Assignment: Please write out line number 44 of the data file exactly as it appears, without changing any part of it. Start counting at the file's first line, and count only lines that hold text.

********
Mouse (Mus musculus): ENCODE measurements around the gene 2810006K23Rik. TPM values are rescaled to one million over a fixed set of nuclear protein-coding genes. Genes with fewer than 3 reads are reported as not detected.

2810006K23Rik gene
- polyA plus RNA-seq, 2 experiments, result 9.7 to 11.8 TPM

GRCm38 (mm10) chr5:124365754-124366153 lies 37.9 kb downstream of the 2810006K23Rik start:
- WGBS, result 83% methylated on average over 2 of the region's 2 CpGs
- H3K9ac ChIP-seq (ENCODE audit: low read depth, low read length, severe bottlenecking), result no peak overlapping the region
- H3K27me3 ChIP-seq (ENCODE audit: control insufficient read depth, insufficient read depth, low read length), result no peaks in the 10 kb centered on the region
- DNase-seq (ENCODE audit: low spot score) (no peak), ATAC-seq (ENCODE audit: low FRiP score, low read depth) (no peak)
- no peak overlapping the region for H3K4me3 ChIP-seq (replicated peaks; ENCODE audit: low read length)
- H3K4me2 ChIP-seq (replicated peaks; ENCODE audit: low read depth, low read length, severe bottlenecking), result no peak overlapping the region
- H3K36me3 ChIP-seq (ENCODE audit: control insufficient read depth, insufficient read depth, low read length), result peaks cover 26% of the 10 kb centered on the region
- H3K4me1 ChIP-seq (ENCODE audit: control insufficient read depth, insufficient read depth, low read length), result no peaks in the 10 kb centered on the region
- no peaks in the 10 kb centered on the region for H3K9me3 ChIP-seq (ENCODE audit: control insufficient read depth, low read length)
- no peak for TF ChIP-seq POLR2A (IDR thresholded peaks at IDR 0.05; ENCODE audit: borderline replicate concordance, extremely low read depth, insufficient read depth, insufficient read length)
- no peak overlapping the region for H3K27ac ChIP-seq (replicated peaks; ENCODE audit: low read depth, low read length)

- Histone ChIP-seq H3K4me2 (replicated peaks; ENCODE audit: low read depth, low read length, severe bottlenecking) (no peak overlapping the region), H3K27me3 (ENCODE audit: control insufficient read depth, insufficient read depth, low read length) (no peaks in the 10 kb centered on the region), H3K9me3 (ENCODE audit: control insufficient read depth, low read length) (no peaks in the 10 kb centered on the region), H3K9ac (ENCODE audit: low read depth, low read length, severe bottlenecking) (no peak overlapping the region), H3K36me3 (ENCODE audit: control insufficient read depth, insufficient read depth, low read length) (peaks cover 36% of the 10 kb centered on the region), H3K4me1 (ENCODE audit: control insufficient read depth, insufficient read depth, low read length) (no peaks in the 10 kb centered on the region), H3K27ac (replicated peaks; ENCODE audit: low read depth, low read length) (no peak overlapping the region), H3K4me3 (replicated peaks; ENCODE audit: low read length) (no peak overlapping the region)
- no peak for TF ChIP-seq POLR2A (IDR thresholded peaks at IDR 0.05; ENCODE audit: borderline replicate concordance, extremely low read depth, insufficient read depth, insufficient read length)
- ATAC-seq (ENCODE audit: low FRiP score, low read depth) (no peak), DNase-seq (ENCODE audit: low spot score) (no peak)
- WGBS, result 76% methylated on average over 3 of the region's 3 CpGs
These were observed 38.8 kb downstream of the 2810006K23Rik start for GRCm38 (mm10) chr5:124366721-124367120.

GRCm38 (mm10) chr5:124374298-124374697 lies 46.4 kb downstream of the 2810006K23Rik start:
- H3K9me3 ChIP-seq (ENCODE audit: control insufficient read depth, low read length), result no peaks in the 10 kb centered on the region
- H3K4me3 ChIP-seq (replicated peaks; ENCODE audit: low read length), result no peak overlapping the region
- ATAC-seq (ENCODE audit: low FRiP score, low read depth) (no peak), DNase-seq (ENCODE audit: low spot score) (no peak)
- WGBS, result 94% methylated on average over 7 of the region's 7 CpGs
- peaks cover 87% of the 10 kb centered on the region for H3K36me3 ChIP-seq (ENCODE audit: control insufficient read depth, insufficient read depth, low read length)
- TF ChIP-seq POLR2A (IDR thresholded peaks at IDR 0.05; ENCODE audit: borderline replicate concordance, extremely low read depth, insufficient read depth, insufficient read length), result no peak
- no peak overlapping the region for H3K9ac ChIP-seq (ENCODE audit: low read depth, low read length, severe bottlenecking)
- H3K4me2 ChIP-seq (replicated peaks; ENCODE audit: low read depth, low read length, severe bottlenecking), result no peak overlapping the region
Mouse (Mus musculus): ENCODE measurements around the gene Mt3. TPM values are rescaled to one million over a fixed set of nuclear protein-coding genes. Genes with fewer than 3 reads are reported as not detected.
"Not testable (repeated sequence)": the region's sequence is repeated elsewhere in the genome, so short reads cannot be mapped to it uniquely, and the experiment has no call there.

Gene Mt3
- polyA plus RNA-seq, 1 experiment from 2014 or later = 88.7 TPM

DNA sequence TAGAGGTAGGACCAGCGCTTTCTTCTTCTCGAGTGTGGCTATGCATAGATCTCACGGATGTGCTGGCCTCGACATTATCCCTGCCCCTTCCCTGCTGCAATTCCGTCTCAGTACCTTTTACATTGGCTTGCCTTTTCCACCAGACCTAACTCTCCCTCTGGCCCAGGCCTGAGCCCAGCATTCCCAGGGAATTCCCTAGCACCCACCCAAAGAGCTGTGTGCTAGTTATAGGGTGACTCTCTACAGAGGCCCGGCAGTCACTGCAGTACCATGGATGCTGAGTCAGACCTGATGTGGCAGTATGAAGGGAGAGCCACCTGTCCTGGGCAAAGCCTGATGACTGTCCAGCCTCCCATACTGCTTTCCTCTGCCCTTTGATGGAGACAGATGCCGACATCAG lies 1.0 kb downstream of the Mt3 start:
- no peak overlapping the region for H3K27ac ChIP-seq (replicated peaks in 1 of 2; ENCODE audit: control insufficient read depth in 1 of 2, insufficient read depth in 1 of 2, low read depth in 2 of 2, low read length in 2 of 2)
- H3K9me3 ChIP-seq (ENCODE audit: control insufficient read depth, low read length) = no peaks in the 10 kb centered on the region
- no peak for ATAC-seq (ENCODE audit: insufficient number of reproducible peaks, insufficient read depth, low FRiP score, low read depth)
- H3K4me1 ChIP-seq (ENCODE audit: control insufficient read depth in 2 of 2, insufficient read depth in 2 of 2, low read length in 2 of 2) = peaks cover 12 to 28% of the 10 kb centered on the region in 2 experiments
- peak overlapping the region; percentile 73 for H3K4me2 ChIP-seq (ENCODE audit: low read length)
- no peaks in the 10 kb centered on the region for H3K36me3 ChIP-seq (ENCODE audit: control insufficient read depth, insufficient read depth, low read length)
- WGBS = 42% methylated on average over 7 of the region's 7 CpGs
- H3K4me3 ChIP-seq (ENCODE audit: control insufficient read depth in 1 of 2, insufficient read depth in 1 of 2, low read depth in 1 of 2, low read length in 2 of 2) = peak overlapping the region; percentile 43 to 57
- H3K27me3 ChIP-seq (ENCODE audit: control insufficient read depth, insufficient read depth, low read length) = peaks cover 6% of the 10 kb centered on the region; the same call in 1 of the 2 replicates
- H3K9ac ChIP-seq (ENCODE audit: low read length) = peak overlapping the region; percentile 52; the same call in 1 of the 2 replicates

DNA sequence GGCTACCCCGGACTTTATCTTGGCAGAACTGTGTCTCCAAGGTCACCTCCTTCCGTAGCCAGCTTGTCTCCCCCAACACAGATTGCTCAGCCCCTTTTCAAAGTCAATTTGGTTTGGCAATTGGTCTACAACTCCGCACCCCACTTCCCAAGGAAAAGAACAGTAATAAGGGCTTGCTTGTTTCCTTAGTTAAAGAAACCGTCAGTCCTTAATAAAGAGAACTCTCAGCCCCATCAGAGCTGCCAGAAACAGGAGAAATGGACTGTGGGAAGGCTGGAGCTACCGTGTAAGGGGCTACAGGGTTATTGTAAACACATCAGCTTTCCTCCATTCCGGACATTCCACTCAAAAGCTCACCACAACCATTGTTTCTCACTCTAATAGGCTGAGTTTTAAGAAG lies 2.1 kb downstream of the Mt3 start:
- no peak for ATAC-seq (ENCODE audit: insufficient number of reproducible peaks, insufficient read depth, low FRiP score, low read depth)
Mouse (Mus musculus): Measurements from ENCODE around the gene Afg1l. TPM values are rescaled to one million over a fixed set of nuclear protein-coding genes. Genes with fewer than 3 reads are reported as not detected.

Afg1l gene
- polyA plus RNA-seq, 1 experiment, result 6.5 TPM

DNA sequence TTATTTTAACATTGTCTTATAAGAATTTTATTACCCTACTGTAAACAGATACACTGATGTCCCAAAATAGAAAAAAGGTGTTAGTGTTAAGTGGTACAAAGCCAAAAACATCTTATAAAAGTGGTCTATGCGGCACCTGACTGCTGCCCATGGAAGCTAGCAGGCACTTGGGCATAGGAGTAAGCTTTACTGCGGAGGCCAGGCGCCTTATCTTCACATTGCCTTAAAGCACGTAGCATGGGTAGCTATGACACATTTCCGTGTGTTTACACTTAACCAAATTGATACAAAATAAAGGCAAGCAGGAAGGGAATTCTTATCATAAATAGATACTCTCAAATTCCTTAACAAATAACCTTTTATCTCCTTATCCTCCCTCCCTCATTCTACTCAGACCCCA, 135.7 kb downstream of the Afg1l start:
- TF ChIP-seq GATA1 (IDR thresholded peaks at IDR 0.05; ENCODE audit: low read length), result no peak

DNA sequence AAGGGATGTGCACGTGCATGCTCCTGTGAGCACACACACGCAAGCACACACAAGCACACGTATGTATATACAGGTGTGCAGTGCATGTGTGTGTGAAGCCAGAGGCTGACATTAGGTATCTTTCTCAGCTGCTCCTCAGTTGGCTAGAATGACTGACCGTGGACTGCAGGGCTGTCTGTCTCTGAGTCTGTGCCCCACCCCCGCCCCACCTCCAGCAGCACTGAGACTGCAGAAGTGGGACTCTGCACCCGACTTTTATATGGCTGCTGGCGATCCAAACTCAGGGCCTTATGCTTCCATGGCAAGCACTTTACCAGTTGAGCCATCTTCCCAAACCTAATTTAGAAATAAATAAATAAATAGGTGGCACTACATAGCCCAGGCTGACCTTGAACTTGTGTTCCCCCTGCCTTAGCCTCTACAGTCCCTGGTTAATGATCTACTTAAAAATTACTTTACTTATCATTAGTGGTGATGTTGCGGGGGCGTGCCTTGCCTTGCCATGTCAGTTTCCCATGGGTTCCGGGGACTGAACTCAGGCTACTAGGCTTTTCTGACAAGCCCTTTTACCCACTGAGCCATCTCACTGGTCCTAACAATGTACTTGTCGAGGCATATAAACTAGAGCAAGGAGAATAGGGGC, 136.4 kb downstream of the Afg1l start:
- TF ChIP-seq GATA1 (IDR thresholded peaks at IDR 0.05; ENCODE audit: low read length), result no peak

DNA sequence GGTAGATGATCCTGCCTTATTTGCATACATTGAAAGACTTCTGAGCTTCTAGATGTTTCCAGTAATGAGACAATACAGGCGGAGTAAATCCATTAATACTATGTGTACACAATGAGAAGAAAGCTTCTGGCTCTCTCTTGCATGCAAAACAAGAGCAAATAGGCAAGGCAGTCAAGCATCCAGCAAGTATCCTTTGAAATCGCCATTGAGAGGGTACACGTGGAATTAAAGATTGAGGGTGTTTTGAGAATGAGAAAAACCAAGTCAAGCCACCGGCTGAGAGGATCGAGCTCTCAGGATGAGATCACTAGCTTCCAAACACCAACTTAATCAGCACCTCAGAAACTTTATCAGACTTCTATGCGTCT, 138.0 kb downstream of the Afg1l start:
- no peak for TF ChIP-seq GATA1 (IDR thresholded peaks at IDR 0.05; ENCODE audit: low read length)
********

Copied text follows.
- H3K9ac ChIP-seq (ENCODE audit: low read length) = peak overlapping the region; percentile 52; the same call in 1 of the 2 replicates